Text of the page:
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Rediscovering Paul Rudd
by Karma Waltonen

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Paul Rudd has been taken into the Apatow circle, which is good, because he's finally getting some of the attention he deserves. (Naturally, though, because Hollywood is Hollywood, Seth Rogan is getting even more attention, for reasons I cannot fathom.) Rudd is one of the sexiest and most talented actors out there.

We all first met him in CLUELESS, where he played Josh, the guy who was way too good to fall for Cher. Yes, she was pretty, yes, she gave to charity, and yes, she once knew a HAMLET quote because she'd seen a movie, but it's difficult to believe that he wouldn't get bored with her after a while. She would probably get bored with him, too—as wonderful as he was, a good fit just isn't a good fit.

Josh was a completely different character than Paris, Rudd's role in ROMEO + JULIET. Paris, if you recall, is the guy Juliet's father tries to marry her off to. In the play, he is often forgettable at first, but he visits Juliet in her tomb after her death and is slain there by Romeo when Romeo comes back. It wasn't until the last stage version of the play that I saw that I realized that Paris is a
love those men who read!

love those men who read!
necrophiliac—it's one thing to visit a tomb to pay your respects to your almost-bride. It's quite another thing to do so at night. And to tell your servant to keep watch to make sure that you're not interrupted—no matter what sounds he may hear coming from within. Or to get so surprised (defensive) to find another person there that you have to duel.

While many people didn't like Baz Luhrmann's revision of the Bard, taking out the duel with Paris (having Paris disappear after Juliet's funeral in fact) was a great move. A lot of what happens at the end of the play simply distracts from the tragedy of the lovers (the friar's confession, in case you weren't watching this show for the last two hours, for example).

It would also just break my heart to have Rudd hanging out for the wrong reason with what he thinks is Juliet's corpse.

As it is, Rudd's Paris is sweet and cute, if a dork. Maybe he can hook up with Cher after his grieving is over.

Soon after ROMEO + JULIET, Rudd starred in THE OBJECT OF MY AFFECTION with Jennifer Aniston. I may be one of the only people who've ever seen this movie—Aniston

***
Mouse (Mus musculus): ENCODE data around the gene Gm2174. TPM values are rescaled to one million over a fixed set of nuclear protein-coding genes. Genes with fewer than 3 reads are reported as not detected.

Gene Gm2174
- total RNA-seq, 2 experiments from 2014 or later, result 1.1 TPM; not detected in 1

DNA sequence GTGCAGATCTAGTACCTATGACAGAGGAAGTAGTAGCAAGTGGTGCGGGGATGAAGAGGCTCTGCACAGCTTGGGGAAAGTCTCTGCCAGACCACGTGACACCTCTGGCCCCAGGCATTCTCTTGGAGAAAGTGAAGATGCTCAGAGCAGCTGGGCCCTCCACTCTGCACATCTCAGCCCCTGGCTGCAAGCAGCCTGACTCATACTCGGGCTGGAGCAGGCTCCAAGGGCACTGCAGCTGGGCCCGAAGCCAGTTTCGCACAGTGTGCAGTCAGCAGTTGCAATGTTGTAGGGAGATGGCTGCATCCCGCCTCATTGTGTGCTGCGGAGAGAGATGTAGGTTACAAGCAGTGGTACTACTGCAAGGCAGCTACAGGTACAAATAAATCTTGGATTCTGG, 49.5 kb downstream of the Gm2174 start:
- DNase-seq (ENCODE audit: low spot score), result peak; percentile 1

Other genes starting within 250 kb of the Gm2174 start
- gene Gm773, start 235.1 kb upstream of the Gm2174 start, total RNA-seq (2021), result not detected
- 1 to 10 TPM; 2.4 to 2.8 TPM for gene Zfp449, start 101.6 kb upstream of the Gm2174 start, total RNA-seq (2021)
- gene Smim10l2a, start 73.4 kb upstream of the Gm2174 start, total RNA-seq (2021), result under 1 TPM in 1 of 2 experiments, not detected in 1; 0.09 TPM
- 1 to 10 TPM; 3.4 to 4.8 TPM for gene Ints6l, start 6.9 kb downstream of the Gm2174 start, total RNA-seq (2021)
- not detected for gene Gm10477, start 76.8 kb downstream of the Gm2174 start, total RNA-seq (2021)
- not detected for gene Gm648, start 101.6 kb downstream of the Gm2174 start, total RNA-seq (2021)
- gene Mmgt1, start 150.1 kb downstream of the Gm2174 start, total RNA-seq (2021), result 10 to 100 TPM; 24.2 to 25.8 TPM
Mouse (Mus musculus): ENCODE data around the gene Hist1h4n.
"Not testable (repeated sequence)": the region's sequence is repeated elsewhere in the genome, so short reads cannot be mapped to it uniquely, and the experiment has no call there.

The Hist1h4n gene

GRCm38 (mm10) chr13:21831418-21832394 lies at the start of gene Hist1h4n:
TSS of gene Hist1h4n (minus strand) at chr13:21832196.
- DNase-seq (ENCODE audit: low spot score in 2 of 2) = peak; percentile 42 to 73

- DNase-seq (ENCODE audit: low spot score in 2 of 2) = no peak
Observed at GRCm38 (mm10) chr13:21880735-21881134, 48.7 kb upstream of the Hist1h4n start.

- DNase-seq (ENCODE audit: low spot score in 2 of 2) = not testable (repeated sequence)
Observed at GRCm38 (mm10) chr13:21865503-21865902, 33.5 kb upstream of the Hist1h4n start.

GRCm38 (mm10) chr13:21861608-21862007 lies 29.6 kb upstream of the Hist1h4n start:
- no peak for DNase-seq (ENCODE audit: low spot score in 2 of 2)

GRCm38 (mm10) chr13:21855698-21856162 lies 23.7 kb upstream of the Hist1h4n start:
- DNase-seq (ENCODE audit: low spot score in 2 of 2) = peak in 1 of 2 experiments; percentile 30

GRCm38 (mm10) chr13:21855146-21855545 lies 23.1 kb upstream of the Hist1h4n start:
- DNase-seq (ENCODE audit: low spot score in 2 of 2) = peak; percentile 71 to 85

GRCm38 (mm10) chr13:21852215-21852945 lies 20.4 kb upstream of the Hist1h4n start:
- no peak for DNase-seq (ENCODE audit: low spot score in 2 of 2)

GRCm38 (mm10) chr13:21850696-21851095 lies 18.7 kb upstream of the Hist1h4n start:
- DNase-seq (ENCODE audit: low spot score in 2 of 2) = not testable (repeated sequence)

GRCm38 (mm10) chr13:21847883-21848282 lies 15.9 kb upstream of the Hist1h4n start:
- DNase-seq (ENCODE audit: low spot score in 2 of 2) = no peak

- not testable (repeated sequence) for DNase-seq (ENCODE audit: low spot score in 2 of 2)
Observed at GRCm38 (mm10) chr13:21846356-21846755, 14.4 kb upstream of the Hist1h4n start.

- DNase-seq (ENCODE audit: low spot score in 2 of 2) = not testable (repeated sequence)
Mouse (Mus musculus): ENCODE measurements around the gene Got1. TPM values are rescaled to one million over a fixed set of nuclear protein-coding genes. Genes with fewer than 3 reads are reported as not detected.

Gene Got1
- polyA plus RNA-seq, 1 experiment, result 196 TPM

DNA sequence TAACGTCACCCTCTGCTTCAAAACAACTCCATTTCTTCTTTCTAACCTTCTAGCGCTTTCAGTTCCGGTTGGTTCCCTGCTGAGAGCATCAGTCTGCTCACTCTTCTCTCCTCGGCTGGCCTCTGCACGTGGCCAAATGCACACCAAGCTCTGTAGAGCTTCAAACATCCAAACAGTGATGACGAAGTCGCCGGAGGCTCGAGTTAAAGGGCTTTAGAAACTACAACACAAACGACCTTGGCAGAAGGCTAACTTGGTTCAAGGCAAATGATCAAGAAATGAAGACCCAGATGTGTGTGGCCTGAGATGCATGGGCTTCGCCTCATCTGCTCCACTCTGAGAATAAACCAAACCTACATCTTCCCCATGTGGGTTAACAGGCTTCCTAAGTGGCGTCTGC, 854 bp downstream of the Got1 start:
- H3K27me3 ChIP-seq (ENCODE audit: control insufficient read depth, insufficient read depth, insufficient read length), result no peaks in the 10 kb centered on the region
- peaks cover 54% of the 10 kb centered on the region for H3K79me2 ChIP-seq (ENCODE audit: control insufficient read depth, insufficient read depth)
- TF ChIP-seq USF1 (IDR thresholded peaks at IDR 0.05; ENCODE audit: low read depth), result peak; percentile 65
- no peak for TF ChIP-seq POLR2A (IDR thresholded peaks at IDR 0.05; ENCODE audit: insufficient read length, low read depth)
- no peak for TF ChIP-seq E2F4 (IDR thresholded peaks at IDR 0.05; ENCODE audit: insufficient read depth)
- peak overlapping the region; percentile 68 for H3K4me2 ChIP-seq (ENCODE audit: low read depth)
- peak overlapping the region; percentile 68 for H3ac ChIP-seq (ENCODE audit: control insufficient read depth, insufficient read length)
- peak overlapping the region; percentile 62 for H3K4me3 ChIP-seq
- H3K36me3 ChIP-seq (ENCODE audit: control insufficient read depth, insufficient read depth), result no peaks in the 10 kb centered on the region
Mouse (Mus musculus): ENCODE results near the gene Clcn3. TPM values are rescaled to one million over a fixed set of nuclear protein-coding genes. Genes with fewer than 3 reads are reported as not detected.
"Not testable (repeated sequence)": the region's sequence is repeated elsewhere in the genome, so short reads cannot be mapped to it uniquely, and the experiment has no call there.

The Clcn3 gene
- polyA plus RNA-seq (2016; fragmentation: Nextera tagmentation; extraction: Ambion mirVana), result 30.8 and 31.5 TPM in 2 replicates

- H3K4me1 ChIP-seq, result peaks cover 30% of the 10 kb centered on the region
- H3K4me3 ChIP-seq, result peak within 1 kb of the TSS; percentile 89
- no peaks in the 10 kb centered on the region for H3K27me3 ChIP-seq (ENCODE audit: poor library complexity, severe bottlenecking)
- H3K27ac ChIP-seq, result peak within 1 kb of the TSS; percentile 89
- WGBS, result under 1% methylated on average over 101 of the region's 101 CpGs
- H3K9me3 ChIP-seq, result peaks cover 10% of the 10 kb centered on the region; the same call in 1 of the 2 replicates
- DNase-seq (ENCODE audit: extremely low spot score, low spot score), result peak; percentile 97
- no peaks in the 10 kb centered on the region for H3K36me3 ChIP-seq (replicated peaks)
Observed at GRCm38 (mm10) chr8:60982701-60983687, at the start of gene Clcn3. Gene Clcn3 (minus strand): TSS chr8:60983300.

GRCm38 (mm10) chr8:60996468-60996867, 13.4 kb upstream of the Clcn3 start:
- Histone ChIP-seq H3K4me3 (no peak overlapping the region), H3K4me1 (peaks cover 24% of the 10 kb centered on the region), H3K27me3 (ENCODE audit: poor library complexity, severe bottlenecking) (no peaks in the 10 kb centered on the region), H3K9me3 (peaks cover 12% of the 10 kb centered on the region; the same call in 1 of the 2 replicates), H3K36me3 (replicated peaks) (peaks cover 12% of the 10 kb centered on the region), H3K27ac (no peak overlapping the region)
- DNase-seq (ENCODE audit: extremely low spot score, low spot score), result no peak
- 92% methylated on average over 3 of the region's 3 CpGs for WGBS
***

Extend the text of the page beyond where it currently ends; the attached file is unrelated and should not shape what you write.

love those men who read!
and Rudd play two friends who decide to raise her baby together, despite the fact that Rudd's character is gay. When Aniston's character starts to have more than friendly feelings for him, it throws life out of balance. While the ending is a little too neat, the film is an interesting meditation on friendship, jealousy, and unrequited attraction.

Most people probably didn't rediscover Paul Rudd until THE 40 YEAR OLD VIRGIN. Rudd plays one of Steve's coworkers. His highly improvised game-playing scenes with Rogen are among the most funny scenes in a very funny movie. In fact, if I were to change VIRGIN in any way, it would be to add more Rudd.

The VIRGIN-esque movies that followed, KNOCKED UP and FORGETTING SARAH MARSHALL didn't work as well for me. Each had their moments, and Rudd has his moments in each of them, but I wasn't able to care about the protagonists.

I LOVE YOU, MAN is part of this recent spate of movies in which guys need to grow up (by losing their virginity, by reading a baby book, by getting work done). (I have to say, I miss the guy leads who were already grown up, who were
that's the face I would make, too

that's the face I would make, too
awesome enough to just need to find the awesome woman who was just as strong and funny as they were—luckily, I can see them still on TCM.)

It's a bromance (some people are saying bromances are really new—they're not—they come in and out of vogue like everything else). Rudd plays a guy who's never really had a close male friend; he spent too much time on his girlfriend relationships and now he has to learn how to play poker and know when other guys need to fart. He does meet a guy—like any romance, the attraction is there. It's followed by awkward phone calls, breaking up, and getting back together in time for the wedding. The end bothered me, though. Not because the guys shouldn't be friends, but because I, like the friend, don't really know why there's a wedding. At no point am I convinced that the man and woman have anything to do with each other.

I know that wasn't the point, but I want to buy it. And I haven't bought it in these recent guy comedies since VIRGIN, when there was actually a woman with a personality. Even Cher was at least interesting for a little while.

C'mon, people, Paul Rudd deserves so much better.

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Comedies with Dr. Karma
Every other Wednesday

Dr. Karma discusses all things comic, from the classics to what may become classics. Laugh with, but not at, her, please.

Other Columns
Other columns by Karma Waltonen:

Goodbye -- Dr. Karma

The Dictator and Dark Shadows

Pirates and Whedon Movies: In Theatres Now!

A Touch of Cult

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Karma Waltonen
Dr. Karma is a silly, nerdy know-it-all, but in a good way. She brings all her overeducation to discuss that which truly matters: comedy. As some famous guy once said: “And if I laugh at any mortal thing, ‘tis that I may not weep.” Or something like that.

If you have a comment, question, or suggestion, you can send a message to Karma Waltonen by clicking here.

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